I’ve had to scale back on a lot of things with my nonprofit so I can focus on enjoying to plan my wedding and so I can focus on spending time with my amazing fiancé.

I’ve learned to leave the dishes in the sink overnight.

I’ve learned to let my fiancé help me with dishes and laundry, which by far has been the hardest part of all because I used to love being able to say I can do this all on my own.

But I guess that is my point.

This stage of my recovery journey, I have learned that I can’t do this on my own. And that is not just limited to recovery.

That means life.

I cannot be super-human on my own. Even just admitting that was such a hard thing to write, but I feel so much more free already.

I don’t have to be super-human.

I can’t say I don’t want to be because I totally do-but I am learning that it is OK to not be.

Four years later and I am still not a number. I am not a size. I am not a job title. And now, I am learning that I am not super-human. And that is OK.

Being able to write that one sentence alone is such a big recovery victory and life victory-that I am gong to leave this blog at that.

Year four is dedicated to all of us who have the right to love ourselves on our best day, our worst days and our non-super human days.

Non-super human lifers, this is for us.

Hello life.

 

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10 thoughts on “I am not super-human

  1. I loved your blog. I can relate to your need to be super human. It has taken me many years to be happy with that. My journey getting there was difficult and I am so happy that I have given up that idea and love myself for that. I know you will get there. Give yourself time. Love you

  2. You are beyond awesome Shira, and you are my hero! I am not in recovery, and sometimes I have the feeling or think I need to be superhuman. This was such an eye opener to be able to help me say I am enough, and truly start to believe it too. I think this is a journey for most people, not only those in recovery. It’s being able to accept that you are enough without having anything in particular to define you. I love you!! 😘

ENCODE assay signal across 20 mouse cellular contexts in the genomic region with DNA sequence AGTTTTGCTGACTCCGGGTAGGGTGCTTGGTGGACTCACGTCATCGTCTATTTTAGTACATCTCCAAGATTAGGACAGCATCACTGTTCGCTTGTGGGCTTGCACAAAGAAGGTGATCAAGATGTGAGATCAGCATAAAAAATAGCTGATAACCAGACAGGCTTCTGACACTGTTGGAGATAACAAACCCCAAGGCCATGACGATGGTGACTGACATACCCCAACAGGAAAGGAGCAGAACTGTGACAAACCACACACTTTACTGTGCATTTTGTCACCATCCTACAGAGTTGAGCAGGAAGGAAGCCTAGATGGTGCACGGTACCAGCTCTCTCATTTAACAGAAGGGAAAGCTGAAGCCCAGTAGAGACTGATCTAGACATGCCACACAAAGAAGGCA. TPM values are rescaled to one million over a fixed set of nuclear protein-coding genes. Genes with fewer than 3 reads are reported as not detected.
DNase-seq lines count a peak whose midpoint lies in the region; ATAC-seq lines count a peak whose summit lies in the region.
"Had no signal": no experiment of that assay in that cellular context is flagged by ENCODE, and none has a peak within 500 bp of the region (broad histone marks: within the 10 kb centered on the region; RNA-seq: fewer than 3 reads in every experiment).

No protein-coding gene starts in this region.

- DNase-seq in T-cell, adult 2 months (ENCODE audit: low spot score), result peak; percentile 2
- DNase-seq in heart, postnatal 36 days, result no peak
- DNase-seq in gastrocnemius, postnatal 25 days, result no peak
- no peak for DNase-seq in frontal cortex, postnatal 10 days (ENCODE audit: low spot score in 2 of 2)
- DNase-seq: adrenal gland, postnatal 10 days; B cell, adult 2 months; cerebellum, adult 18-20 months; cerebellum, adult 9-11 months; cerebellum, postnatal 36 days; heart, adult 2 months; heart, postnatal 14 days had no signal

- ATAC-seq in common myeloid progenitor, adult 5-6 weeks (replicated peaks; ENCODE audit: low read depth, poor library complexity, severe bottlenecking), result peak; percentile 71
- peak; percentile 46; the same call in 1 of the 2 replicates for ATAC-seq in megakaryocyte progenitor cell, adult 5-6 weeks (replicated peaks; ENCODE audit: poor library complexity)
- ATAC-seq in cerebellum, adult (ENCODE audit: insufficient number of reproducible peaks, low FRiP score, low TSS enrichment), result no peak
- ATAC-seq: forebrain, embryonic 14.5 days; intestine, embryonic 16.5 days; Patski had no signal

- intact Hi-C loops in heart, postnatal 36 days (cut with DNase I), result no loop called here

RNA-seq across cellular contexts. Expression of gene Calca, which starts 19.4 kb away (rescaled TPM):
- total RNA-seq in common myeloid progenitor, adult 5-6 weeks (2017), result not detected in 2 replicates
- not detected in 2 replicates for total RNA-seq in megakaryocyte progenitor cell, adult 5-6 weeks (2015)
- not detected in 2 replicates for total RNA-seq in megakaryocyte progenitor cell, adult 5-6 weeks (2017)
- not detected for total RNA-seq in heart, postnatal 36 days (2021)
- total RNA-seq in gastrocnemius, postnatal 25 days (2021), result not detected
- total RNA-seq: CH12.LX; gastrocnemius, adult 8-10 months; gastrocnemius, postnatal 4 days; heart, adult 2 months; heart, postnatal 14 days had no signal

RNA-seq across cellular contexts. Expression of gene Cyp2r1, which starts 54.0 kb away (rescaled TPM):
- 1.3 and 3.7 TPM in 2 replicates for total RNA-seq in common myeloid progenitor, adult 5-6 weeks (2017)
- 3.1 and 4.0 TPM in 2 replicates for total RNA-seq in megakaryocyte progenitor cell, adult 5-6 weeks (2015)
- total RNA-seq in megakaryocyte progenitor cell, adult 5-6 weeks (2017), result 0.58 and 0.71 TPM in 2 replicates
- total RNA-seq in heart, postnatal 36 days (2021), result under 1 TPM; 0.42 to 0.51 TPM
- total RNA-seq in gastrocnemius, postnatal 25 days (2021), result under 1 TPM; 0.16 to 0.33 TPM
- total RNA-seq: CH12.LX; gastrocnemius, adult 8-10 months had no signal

• I love you Thank you for this beautiful comment and for reading ! I’m so happy it resonated with you too. Exactly! I think so many of us go though this battle . You are always enough it makes me smile to know this helped you believe that even more 💋💋love you

  3. Shira,
    You are a very old soul, a true sage. Watching and reading about your journey has been very eye opening for me. You never seize to amaze me with ability to really go deep and see thing for the way they really are. Sometimes we (as humans) don’t see it the first, second or maybe even ever. But you keep in trying until you do. That is a extremely admirable ability not everyone has.

    So proud of you for moving to Washington and seeing what the unseen looks like.
    You have created a beautiful life for your self, not that you did not have one before but you went out of your. O fort zone big time and took a chance. It sure did pay off big time!

    Love you
    Uncle Mark

  4. Your thoughts and wisdom ring true to many who share a certain personality. Although we walk in different paths, these paths cross with others at times and we see similar challenges. This resonates with me. I, like you, and many others, have always felt super-human. I have always been moving at a quick pace, non-stop, ambitious and I take care of everyone and everything. I am very much a type ‘A’ personality. I’ve enjoyed my lifestyle and feel it’s helped me reach certain goals. That being said, I have had a serious health issue since last summer/fall. For the first time in my life I have felt fragile. No more ‘running’ everywhere I go. I need to walk, but not fast. I need to let others help me and do more – I am, but not enough. Thank you for reminding me that I too want to be super-human but I cannot do it alone. I am learning to let go. I am learning to say ‘no’ sometimes as I need my rest. It’s ok to take a nap, have waffles for dinner and to leave the dishes in the sink. It’s ok to be a type ‘B+’ personality. Thank you for sharing your heart and reminding me that my path crossed yours and other super-humans who are finding their way too. 💞
    Love, Deb B

    • Hi Deb!

      Thank you for such an open , honest and beautiful comment ! It is such a hard thing to allow others to help us . But now I think that’s maybe the most super human thing we can do is let others help us . Sending you health and love and joy your way . I love waffles for dinner too 🙂

  5. I love you, and I’m so proud of you. Great job on making modifications in your life and realizing that you need to do so for your own happiness!! Happiness and living life happy is a goal and the more we can focus on how to do that and what makes our lives easier the better! I know you can do anything you put your mind to!! Having such high expectations can definitely be a trap, continue to find the “happier” path and appreciate and give credit to yourself for all you do!! All you do is more than I can even think of lol